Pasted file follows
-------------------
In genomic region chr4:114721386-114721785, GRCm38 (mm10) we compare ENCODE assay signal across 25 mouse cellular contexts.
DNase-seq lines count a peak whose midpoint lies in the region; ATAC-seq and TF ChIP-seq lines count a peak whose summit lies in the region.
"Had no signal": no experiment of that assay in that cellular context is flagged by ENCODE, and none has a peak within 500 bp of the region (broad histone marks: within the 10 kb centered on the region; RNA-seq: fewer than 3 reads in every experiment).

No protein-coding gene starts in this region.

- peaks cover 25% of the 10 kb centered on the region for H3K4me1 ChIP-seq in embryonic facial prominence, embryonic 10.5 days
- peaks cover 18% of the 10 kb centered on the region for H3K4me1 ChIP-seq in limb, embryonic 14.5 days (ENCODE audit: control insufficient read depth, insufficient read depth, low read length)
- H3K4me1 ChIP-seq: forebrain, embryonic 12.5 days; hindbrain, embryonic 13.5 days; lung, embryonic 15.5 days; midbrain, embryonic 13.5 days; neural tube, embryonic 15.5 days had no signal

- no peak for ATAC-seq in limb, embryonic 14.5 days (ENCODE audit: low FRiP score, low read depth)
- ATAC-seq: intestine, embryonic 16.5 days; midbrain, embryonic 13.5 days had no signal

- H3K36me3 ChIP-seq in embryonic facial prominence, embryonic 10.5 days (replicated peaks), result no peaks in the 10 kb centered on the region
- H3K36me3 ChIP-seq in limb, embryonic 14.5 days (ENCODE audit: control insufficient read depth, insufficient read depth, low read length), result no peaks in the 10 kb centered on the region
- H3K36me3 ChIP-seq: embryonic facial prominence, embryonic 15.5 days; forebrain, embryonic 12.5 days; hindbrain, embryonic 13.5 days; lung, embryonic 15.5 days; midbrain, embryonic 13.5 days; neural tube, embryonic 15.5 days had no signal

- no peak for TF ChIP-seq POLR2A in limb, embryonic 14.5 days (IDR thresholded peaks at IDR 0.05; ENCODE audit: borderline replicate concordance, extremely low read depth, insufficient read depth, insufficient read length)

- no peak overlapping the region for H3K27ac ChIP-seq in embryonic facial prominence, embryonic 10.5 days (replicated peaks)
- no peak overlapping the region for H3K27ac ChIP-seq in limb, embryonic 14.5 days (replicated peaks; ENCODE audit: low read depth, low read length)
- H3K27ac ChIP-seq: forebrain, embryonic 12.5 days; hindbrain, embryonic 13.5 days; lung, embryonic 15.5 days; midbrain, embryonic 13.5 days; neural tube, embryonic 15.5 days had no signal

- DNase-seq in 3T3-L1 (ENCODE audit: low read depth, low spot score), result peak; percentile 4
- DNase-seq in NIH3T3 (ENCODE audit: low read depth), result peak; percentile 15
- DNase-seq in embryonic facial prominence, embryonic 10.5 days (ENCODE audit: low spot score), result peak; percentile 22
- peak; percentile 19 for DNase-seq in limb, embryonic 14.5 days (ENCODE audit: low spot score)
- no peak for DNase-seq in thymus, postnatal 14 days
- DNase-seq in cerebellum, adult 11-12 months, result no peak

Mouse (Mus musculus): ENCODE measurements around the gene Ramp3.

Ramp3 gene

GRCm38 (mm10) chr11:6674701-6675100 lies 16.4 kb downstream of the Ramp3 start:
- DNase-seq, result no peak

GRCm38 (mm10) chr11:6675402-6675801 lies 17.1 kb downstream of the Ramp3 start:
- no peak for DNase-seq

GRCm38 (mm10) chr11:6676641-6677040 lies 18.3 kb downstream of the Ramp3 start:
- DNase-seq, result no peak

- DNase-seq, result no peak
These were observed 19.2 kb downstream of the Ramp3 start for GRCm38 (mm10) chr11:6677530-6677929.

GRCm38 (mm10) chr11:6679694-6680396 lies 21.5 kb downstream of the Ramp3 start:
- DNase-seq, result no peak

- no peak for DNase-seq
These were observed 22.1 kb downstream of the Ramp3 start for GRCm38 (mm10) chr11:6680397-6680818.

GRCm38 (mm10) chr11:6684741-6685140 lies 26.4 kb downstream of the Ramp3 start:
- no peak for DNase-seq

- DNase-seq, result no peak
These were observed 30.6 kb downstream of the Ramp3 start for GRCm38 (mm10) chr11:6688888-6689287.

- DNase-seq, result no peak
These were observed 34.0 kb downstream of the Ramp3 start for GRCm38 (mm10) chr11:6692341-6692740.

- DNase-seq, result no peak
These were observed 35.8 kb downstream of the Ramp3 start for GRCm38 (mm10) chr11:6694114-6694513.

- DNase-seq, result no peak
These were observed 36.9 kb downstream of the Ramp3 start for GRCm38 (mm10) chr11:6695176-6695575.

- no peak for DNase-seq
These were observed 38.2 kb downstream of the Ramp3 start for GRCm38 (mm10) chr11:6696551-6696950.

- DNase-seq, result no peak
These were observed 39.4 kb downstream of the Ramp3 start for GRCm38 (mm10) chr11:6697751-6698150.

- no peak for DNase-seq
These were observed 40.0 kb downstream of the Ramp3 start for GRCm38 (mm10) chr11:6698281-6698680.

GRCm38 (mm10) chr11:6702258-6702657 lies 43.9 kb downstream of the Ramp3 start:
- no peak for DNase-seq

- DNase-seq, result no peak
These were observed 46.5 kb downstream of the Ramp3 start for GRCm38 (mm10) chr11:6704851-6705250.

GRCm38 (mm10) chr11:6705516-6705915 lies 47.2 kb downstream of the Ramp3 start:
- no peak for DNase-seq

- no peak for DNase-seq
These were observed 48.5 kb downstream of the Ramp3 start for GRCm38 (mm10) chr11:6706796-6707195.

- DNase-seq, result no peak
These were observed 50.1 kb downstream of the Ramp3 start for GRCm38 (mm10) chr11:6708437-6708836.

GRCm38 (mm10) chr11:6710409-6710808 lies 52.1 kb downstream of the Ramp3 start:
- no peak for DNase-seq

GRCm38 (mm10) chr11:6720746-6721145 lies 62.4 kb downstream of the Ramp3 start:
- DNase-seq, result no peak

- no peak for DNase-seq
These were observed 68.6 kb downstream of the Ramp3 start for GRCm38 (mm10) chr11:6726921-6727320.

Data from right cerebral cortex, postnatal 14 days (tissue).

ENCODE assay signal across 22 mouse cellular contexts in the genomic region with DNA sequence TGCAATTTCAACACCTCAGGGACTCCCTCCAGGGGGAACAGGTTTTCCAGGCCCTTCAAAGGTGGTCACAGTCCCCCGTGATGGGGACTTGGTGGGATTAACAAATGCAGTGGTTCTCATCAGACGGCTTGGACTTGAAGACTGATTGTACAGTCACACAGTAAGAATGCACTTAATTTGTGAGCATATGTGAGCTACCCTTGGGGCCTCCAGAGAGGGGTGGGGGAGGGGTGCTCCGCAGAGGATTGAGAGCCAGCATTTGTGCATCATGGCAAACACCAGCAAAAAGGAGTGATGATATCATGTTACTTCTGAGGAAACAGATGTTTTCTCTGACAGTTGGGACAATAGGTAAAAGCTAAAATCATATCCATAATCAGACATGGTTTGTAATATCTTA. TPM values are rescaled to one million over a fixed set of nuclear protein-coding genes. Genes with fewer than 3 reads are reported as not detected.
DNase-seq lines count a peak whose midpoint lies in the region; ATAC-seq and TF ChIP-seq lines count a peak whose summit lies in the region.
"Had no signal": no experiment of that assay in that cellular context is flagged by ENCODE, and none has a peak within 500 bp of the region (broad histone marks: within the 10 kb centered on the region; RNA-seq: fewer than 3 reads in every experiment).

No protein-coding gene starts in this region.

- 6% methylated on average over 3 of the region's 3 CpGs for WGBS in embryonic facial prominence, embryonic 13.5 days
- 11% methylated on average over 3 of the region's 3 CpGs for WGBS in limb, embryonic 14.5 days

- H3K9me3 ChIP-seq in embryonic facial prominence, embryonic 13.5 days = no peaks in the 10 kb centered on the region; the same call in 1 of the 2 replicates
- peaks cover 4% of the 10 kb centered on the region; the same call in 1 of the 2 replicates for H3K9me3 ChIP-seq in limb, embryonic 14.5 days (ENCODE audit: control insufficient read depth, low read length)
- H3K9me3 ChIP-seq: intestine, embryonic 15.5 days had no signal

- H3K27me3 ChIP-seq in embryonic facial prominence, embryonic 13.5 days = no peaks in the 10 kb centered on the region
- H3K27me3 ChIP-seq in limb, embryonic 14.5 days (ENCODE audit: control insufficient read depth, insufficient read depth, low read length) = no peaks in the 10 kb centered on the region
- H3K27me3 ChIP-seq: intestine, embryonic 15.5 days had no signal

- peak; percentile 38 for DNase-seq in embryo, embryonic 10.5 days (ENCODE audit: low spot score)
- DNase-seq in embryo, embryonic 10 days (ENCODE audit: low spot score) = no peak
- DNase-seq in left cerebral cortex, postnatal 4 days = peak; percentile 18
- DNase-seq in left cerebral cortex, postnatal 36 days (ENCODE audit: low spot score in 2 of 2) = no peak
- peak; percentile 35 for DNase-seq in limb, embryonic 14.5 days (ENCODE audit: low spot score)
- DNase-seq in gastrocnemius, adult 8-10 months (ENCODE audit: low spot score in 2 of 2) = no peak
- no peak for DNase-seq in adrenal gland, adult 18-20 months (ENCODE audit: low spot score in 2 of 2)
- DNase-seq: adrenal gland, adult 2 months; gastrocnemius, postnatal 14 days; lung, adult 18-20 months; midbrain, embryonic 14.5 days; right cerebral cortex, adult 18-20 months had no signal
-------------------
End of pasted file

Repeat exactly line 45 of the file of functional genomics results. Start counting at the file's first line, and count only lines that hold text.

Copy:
- DNase-seq, result no peak